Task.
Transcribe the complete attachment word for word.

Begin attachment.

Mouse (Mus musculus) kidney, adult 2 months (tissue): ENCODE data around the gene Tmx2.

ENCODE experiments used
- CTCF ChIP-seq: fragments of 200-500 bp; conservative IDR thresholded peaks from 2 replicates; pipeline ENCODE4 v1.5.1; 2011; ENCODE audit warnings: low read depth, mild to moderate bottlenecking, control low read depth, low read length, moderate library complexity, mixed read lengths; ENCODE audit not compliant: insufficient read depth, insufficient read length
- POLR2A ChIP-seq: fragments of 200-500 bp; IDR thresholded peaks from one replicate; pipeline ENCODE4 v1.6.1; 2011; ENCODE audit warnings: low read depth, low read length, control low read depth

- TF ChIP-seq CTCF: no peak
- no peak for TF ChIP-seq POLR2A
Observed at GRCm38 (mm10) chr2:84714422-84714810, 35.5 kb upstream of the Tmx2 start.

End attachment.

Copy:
Mouse (Mus musculus) kidney, adult 2 months (tissue): ENCODE data around the gene Tmx2.

ENCODE experiments used
- CTCF ChIP-seq: fragments of 200-500 bp; conservative IDR thresholded peaks from 2 replicates; pipeline ENCODE4 v1.5.1; 2011; ENCODE audit warnings: low read depth, mild to moderate bottlenecking, control low read depth, low read length, moderate library complexity, mixed read lengths; ENCODE audit not compliant: insufficient read depth, insufficient read length
- POLR2A ChIP-seq: fragments of 200-500 bp; IDR thresholded peaks from one replicate; pipeline ENCODE4 v1.6.1; 2011; ENCODE audit warnings: low read depth, low read length, control low read depth

- TF ChIP-seq CTCF: no peak
- no peak for TF ChIP-seq POLR2A
Observed at GRCm38 (mm10) chr2:84714422-84714810, 35.5 kb upstream of the Tmx2 start.